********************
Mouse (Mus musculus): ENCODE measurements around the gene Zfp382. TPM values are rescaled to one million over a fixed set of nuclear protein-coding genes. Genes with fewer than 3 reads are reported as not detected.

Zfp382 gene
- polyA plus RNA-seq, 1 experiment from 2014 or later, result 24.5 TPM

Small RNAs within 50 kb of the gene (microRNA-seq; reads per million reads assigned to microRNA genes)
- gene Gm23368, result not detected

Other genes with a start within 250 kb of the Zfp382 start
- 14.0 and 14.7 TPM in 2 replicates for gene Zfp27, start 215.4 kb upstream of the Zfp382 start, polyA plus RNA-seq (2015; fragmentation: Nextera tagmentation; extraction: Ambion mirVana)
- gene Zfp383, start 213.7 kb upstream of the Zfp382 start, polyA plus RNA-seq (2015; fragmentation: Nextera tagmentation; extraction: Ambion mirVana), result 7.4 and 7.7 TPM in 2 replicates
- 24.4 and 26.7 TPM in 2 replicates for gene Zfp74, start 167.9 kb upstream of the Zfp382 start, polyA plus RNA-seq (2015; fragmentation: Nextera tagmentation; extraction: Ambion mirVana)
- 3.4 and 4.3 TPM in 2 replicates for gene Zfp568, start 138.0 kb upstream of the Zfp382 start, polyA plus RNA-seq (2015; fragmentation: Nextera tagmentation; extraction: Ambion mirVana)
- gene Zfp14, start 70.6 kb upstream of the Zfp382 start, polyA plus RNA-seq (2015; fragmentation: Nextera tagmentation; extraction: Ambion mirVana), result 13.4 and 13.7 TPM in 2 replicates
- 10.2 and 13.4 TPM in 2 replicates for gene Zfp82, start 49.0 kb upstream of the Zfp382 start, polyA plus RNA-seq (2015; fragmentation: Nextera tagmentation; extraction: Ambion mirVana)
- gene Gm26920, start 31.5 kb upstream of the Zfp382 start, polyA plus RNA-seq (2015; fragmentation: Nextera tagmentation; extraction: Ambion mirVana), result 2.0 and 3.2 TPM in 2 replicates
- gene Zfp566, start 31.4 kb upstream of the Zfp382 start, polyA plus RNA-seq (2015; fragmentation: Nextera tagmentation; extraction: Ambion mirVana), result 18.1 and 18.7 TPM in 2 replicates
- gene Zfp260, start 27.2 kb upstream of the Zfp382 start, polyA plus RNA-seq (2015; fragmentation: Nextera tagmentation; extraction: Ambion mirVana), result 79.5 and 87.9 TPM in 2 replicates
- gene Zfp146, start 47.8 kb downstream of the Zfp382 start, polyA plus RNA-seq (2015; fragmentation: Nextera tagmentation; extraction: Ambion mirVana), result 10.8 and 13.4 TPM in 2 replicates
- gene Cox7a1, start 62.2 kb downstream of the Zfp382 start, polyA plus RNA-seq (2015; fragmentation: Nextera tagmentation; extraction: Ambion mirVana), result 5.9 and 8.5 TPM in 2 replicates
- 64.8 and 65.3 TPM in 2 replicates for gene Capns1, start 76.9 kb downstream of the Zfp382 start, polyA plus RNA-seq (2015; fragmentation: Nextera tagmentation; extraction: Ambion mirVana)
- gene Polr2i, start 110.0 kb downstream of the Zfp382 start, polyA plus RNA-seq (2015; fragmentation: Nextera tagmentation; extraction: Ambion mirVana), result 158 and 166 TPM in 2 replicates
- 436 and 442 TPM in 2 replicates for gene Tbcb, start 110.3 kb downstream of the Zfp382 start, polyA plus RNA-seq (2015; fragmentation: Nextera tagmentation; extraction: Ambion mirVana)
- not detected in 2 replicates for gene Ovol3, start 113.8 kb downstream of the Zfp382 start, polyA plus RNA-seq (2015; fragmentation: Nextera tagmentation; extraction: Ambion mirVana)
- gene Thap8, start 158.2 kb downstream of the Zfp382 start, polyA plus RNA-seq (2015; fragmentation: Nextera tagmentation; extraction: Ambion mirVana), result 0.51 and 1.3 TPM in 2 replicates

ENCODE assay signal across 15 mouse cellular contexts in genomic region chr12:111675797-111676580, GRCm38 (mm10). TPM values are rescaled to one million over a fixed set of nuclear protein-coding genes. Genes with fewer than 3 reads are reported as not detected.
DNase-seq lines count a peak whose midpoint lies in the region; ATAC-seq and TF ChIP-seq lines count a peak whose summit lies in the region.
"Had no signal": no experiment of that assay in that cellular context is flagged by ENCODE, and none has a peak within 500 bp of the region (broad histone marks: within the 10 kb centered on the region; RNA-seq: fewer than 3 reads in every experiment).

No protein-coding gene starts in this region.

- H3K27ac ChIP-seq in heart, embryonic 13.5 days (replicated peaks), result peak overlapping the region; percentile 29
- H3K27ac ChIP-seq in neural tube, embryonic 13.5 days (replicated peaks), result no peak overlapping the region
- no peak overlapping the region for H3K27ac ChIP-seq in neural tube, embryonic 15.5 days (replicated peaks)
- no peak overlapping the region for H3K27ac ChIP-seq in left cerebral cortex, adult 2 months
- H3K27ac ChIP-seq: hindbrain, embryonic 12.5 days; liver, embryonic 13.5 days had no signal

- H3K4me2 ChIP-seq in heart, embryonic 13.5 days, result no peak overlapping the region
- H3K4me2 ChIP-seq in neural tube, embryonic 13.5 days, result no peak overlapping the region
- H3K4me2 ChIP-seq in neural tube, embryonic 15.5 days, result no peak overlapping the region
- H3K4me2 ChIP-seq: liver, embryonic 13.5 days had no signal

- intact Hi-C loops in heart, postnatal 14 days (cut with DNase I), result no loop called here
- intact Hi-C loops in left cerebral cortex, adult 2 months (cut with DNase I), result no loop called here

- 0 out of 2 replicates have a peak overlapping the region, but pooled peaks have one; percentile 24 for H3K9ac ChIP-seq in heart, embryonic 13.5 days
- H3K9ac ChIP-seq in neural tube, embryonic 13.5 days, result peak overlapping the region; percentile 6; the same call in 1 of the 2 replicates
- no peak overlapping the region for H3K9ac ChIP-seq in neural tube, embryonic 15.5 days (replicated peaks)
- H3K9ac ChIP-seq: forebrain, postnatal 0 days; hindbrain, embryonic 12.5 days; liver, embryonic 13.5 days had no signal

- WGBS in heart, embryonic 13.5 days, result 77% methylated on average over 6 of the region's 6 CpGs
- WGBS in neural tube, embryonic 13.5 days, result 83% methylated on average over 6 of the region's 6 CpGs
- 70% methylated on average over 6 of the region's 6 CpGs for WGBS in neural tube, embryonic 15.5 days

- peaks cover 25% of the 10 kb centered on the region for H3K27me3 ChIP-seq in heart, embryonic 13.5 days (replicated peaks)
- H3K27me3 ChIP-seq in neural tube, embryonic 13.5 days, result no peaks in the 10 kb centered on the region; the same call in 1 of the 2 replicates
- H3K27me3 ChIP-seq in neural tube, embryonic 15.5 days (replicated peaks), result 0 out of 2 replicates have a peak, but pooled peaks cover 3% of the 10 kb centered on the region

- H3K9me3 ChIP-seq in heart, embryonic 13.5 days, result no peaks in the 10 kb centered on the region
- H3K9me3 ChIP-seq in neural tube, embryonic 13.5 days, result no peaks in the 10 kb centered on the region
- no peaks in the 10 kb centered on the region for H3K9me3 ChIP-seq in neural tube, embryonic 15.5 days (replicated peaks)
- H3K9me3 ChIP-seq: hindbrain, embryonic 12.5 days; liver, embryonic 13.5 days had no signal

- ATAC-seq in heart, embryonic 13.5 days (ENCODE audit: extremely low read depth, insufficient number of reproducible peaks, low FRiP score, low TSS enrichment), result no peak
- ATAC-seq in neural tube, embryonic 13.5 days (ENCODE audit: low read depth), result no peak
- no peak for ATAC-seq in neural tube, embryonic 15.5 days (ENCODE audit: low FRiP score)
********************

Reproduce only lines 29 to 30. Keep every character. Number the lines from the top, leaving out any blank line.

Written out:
- no peak overlapping the region for H3K27ac ChIP-seq in neural tube, embryonic 15.5 days (replicated peaks)
- no peak overlapping the region for H3K27ac ChIP-seq in left cerebral cortex, adult 2 months